succeed to the Throne should be fully respected by the people

and the people should be able to rely on him happily. If he

is considered by the majority of the people as objectionable,

he should be out of the line to the Throne.\”

 

10. (C) Ref B provides further detail on the political and

legal aspects of succession, as well as concerns about the

Crown Prince\’s character. We note that, since reftel\’s

transmission in 2004, the Crown Prince\’s reputation continues

to suffer and may have declined further, in part due to the

dissemination online and by DVD of material harmful to the

image of the Crown Prince and his Royal Consort. Ref A

detailed reports that some in palace circles are working

actively to undercut whatever support exists for the Royal

Consort, and we assume that this undercurrent also has

implications for the Crown Prince.

 

MOURNING PERIOD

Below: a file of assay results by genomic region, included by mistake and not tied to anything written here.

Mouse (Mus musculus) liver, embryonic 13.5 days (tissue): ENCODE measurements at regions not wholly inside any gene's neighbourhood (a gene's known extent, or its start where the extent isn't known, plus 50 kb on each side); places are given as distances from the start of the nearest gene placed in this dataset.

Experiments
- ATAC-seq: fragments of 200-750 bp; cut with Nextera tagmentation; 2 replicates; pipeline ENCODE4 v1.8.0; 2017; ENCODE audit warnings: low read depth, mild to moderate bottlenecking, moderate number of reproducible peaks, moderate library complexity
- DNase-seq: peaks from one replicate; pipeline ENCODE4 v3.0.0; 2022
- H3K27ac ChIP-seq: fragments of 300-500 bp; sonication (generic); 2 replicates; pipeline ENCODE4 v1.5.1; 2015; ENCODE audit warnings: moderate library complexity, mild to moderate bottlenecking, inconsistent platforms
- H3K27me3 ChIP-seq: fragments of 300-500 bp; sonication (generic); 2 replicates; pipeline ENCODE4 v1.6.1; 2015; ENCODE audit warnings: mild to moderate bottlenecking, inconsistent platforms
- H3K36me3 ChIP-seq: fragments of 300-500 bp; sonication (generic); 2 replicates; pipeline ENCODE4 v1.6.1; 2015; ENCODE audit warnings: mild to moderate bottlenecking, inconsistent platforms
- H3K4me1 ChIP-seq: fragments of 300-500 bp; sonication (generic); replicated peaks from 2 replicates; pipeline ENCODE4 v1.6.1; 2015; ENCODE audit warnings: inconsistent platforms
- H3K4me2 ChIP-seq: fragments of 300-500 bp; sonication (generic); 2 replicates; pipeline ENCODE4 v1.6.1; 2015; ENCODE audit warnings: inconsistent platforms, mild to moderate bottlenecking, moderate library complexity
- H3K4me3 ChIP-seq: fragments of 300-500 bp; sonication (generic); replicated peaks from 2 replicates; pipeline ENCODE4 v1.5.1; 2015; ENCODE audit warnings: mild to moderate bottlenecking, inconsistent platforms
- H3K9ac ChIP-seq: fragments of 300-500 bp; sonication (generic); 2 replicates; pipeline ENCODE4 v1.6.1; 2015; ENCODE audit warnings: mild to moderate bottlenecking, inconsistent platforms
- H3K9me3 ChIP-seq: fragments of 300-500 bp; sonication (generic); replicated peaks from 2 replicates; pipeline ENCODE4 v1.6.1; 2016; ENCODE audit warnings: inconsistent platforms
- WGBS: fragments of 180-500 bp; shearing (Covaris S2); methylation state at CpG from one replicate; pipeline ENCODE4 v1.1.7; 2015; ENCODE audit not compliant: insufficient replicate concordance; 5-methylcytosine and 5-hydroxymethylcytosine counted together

—————

 

11. (C) We are not aware of any legal specifications for the

length of the mourning period for the King; a period of one

thousand days is often mentioned. The heir would still be

monarch during this period, but the coronation ceremony — a

celebration — would not be expected to happen during this

period. The cremation ceremony for the King would, we

believe, occur at the end of the mourning period. We do not

know what would be expected during a mourning period. Public

celebrations would certainly be canceled, and most Thais

 

BANGKOK 00005718 003 OF 003

 

would find it inappropriate to attend concerts or other

entertainment events, at least during the early part of the

mourning period. Thailand\’s modern economy could not shut

down for 1000 days, however, and there would have to be

provisions made for life in the country to go on. That means

that schools, shops, and government offices would have to

reopen relatively quickly.

 

COMMENT

——-

 

12. (C) There is no precedent for a Thai King\’s death in the

modern era. Although the Constitution and the Palace Law on

Succession establish certain procedures, their pace and

susceptibility to manipulation remains unclear. What is

certain is that the King\’s death will prove heart-wrenching

for the millions of Thais who genuinely adore him, and normal

political life will come to an immediate halt for a period of

months and possibly longer.

BOYCE

Written by thaicables

June 23, 2011 at 1:32 am